Poisson regression

In trying to explain generalized linear models, I often say something like: GLMs are very similar to linear models but with different domains for the target y, e.g. positive numbers, outcomes in {0,1}, non-negative integers, etc. This explanation bypasses the more interesting point though, that the optimization problem for fitting the coefficients is totally different, after applying the link function.

lm_vs_glm

This can be seen by comparing the coefficients from a linear regression of log counts to those from a Poisson regression. For some cases, the fitted lines are quite similar, however they diverge if you introduce outliers. A casual explanation here would be that the Poisson likelihood is thrown off more by high counts than by low counts; the high count pulls up the expected value for x=2 in the second plot, but the low count does not substantially pull down the expected value for x=3 in the third plot.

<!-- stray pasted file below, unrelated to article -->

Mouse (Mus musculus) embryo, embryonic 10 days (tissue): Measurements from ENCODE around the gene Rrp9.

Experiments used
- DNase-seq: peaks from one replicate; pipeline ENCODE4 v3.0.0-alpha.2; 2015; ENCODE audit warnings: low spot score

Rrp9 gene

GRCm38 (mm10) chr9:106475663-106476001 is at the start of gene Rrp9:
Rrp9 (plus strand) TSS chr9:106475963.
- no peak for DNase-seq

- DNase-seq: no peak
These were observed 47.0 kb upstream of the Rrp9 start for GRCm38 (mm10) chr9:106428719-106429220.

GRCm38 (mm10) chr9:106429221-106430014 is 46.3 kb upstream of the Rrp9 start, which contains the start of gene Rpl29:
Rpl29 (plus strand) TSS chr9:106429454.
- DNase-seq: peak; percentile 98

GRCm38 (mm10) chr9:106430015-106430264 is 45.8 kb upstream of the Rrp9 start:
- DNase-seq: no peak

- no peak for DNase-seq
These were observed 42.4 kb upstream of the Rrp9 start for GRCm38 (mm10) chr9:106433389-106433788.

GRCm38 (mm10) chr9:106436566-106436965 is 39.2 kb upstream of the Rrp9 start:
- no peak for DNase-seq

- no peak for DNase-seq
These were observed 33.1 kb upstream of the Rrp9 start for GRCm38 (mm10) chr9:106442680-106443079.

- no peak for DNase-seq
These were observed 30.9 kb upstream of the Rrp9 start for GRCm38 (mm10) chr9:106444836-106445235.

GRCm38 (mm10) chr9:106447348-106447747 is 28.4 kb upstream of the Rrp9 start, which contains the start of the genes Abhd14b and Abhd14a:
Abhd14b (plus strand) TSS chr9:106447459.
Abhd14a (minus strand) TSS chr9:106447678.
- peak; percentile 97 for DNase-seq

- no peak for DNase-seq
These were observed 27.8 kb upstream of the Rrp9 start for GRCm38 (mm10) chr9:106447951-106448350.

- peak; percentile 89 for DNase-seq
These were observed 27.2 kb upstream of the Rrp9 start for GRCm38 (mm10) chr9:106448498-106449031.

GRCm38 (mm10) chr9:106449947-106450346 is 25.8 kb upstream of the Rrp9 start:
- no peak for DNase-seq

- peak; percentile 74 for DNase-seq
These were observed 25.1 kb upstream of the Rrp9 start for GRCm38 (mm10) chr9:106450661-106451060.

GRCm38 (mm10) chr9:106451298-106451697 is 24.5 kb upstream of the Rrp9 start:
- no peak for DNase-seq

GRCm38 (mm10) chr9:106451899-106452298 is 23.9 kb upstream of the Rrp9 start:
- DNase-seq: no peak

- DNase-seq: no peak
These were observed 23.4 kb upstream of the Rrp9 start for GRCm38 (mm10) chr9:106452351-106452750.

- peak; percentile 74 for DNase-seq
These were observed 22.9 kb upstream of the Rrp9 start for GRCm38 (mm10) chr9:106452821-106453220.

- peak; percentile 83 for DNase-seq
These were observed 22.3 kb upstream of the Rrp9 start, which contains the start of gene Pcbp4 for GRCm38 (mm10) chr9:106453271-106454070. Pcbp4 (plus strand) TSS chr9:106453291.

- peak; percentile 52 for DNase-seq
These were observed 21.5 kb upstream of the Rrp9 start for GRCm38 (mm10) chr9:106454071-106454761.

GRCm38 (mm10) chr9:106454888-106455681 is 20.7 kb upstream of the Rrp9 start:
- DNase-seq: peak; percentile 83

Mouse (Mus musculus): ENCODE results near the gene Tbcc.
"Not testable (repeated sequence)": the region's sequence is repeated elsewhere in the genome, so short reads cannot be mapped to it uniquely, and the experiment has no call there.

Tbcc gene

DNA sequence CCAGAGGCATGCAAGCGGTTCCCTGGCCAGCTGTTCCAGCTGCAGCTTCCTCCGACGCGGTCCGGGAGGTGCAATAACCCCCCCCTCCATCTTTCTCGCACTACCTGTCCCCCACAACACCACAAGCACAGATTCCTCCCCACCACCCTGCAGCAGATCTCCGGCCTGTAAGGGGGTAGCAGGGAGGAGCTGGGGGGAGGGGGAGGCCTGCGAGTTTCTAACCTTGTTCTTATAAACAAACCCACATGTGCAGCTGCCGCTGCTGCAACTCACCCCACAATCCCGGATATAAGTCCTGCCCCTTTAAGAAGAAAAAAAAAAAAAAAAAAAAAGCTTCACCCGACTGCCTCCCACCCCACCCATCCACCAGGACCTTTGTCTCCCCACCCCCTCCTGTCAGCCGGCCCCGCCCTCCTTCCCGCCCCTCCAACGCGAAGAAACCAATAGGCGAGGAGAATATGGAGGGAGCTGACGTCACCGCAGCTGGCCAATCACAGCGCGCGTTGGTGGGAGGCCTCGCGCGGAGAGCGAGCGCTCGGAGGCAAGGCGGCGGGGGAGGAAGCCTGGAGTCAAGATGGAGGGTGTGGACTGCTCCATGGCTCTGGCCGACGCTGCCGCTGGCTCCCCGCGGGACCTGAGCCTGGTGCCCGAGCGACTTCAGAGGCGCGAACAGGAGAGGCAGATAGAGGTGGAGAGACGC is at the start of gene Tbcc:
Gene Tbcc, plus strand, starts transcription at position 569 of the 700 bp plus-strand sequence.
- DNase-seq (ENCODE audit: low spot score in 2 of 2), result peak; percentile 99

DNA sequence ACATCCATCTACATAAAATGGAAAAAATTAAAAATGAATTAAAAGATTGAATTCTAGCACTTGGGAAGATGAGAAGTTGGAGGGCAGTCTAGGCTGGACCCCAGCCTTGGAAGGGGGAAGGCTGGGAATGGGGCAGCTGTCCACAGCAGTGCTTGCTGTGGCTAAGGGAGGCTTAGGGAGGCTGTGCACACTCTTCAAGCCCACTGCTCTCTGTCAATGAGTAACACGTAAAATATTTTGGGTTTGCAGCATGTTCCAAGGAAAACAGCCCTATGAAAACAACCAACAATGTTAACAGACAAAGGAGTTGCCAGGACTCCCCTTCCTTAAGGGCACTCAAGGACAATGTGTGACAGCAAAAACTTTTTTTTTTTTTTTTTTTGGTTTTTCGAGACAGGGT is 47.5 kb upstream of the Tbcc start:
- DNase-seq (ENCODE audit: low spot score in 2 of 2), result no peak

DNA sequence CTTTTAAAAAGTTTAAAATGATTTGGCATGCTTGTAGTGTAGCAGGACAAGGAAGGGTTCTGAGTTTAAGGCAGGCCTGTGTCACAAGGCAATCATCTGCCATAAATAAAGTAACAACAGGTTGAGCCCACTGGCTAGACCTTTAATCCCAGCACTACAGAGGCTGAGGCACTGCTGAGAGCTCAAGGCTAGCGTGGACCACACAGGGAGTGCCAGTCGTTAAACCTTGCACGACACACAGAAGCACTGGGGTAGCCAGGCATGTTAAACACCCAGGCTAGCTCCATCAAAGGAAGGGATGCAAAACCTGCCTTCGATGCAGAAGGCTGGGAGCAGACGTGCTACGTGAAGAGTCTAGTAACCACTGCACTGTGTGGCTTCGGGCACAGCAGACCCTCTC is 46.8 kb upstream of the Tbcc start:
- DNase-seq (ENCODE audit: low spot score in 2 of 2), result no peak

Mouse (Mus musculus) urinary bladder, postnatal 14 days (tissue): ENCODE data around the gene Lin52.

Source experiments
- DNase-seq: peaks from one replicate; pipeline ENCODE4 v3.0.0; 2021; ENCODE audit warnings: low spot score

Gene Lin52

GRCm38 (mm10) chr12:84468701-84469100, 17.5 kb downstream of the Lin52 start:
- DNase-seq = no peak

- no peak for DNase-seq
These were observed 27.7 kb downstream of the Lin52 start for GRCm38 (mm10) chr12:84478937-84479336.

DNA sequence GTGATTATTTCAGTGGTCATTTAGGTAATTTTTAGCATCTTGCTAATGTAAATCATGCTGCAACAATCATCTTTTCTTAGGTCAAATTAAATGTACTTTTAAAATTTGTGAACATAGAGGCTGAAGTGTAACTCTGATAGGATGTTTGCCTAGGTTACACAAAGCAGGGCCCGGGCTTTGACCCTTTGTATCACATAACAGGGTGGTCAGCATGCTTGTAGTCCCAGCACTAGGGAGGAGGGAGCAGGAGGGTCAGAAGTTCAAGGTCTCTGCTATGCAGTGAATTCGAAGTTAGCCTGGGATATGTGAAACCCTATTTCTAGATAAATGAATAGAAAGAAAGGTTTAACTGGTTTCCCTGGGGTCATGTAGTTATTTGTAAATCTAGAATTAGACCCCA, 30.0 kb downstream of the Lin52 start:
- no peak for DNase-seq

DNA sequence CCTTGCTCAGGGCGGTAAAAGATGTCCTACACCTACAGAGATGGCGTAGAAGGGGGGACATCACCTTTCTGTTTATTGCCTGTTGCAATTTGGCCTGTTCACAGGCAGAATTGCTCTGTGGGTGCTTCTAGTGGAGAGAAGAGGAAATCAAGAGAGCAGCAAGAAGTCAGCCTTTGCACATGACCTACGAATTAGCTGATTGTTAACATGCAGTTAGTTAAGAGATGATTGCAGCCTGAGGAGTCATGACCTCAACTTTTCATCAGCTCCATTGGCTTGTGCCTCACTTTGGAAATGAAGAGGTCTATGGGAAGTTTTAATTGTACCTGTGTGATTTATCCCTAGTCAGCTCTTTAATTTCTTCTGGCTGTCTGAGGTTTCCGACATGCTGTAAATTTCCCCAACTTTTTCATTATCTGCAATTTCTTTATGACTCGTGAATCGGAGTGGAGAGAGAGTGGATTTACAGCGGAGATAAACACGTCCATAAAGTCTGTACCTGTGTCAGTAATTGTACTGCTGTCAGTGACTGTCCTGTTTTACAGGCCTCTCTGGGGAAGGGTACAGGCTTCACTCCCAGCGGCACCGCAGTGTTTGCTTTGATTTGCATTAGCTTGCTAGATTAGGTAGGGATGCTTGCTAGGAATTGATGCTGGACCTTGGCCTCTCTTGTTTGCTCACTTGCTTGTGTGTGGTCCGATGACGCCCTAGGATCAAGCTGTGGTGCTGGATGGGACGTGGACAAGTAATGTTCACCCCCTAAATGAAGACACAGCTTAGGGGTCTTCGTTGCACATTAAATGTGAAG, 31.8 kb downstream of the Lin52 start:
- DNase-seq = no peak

n <- 20
x <- rep(c(2,3),each=n/2)
y <- rpois(n,lambda=exp(x))
lmfit <- lm(log(y) ~ x)
glmfit <- glm(y ~ x, family="poisson")
par(mfrow=c(1,3))
xlim <- c(1.5,3.5)
plot(x,log(y),xlim=xlim)
abline(coef(lmfit),col="red")
abline(coef(glmfit),col="blue")
legend("topleft",c("lm","glm"),col=c("red","blue"),lty=1)
y[1] <- 50
lmfit <- lm(log(y) ~ x)
glmfit <- glm(y ~ x, family="poisson")
plot(x,log(y),xlim=xlim)
abline(coef(lmfit),col="red")
abline(coef(glmfit),col="blue")
y <- rpois(n,lambda=exp(x))
y[n] <- 2
lmfit <- lm(log(y) ~ x)
glmfit <- glm(y ~ x, family="poisson")
plot(x,log(y),xlim=xlim)
abline(coef(lmfit),col="red")
abline(coef(glmfit),col="blue")
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